This year’s honorees of the Clean 13 are:

  1. Riverview Farms in Gordon County, which protects the Coosawattee River by preserving natural buffers along the river and by fencing cattle and hogs to prevent them from fouling the river;
  2. Stripling Irrigation Research Park, managed by the University of Georgia, works with farmers to encourage them to adopt water efficient irrigation practices;
  3. The University of Georgia’s Warnell School of Forestry and Natural Resources, which breached an obsolete century-old dam to reconnect 22 miles of the Middle Oconee River and improve habitat for numerous fish species;

    Riverview Farms

    Riverview Farms, in Gordon County, was recognized for its organic practices, which eliminate chemical fertilizers, and efforts to keep animal waste from reaches the waters of the Coosawattee River. Credit: gawater.org

  4. UGA’s Jenna Jambeck, an environmental engineering professor, has become a leader in research on plastic pollution in oceans;
  5. Interface, one of the world’s largest producers of modular floor coverings, has set the bar for sustainable manufacturing practices;
  6. In Carrollton, Southwire, a world leader in the production of wire and cable, now uses rainwater collection in a 5 million gallon system at its manufacturing facility;
  7. House Majority Leader Rep. Jon Burns (R-Newington) has used his position to push legislation protecting Georgia’s water and land as well as the property rights of all Georgians;
  8. Glynn Environmental Coalition (GEC) is recognized in the report for the organization’s nearly 30 years of efforts on behalf of Glynn County communities;
  9. Water utilities in Savannah, Augusta and Columbia County have banded together to fund a study that will ultimately restore the health of the river by reconnecting its main channel with bends or “oxbows” that were cut off during 20th century engineering projects;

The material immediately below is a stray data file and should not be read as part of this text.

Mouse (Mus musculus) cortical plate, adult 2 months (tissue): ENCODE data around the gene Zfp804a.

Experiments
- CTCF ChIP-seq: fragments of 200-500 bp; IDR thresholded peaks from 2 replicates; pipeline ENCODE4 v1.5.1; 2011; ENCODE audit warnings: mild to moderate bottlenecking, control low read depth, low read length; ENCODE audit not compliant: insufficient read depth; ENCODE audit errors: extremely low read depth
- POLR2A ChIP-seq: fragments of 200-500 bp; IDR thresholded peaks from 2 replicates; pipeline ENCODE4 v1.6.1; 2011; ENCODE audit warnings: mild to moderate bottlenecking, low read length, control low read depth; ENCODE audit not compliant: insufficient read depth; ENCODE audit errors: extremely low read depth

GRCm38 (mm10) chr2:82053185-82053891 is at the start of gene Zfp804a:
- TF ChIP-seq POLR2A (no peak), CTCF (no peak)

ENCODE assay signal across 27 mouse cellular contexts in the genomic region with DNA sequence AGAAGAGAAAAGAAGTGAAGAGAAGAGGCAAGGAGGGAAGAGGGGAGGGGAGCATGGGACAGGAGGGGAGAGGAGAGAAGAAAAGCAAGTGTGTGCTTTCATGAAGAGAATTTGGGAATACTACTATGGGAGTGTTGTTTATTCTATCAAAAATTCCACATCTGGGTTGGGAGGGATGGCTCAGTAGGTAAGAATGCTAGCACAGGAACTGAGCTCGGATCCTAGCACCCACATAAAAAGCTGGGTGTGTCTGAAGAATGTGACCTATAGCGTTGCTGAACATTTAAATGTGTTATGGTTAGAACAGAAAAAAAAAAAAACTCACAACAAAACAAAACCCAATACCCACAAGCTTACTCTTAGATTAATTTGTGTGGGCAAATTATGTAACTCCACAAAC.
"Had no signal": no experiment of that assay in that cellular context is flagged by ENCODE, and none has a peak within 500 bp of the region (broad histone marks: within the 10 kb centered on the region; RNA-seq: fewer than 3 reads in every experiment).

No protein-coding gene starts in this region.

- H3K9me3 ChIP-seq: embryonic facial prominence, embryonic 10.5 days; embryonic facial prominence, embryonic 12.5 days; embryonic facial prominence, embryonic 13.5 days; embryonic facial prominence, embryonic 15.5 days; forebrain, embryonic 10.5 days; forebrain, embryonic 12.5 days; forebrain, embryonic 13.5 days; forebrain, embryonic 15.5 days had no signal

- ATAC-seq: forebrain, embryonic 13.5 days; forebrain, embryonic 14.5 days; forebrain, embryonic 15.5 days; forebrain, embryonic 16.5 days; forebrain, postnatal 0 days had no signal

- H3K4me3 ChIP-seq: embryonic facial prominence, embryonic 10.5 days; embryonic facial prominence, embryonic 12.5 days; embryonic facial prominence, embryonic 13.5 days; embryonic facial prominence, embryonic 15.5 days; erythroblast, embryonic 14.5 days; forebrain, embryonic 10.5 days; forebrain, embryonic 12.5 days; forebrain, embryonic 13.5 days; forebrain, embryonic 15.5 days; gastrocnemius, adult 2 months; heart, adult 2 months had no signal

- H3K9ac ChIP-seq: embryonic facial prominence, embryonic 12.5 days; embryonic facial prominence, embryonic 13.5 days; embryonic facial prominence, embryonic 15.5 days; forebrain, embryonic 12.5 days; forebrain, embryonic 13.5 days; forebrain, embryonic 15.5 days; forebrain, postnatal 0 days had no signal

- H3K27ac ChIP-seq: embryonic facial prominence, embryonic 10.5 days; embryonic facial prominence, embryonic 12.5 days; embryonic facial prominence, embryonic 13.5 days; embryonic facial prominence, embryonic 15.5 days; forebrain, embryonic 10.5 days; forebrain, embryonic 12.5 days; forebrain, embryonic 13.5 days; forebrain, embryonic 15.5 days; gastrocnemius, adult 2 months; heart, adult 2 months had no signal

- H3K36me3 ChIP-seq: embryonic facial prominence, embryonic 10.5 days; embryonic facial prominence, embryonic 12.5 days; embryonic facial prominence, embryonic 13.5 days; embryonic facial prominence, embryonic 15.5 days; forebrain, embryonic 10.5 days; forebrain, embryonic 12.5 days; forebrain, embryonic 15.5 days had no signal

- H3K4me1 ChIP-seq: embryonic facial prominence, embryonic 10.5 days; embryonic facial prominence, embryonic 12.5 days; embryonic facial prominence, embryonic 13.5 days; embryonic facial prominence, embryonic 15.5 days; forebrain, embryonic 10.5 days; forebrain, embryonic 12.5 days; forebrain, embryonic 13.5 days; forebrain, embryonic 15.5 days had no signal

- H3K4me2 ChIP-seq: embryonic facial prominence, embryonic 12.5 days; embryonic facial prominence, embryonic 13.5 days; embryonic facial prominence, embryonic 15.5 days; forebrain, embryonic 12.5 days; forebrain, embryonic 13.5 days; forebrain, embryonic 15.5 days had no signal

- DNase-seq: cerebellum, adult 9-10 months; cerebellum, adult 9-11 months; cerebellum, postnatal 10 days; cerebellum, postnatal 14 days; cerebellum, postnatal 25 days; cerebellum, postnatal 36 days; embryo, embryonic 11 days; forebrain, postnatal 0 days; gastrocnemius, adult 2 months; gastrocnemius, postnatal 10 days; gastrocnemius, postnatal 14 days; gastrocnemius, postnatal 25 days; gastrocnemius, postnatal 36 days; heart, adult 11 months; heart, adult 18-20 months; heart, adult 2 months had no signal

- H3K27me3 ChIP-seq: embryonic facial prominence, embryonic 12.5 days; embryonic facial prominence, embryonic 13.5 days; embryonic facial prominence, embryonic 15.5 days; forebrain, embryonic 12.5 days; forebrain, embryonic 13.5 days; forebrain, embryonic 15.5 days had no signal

10. The Clayton County Water Authority is restoring the Flint River by building a new sewage treatment plant that for the first time in some 30 years will return treated wastewater directly to the river;
  11. The Cobb County-Marietta Water Authority’s efforts to promote water conservation among its customers and improve the efficiency of its network of water lines has led to a significant reduction in the amount of water it pumps from Lake Allatoona;
  12. The Lodge on Little St. Simons Island has become a model for sustainable tourism on Georgia’s barrier islands;
  13. As Georgia continues court battles with Florida and Alabama over the equitable use of water shared between the states, the work of the Apalachicola Chattahoochee Flint Stakeholders has provided a road map for ending the litigation and creating a plan that protects the rivers and their many users.

David Pendered, Managing Editor, is an Atlanta journalist with more than 30 years experience reporting on the region’s urban affairs, from Atlanta City Hall to the state Capitol. Since 2008, he has written for print and digital publications, and advised on media and governmental affairs. Previously, he spent more than 26 years with The Atlanta Journal-Constitution and won awards for his coverage of schools and urban development. David graduated from North Carolina State University and was a Western Knight Center Fellow. David was born in Pennsylvania, grew up in North Carolina and is married to a fifth-generation Atlantan.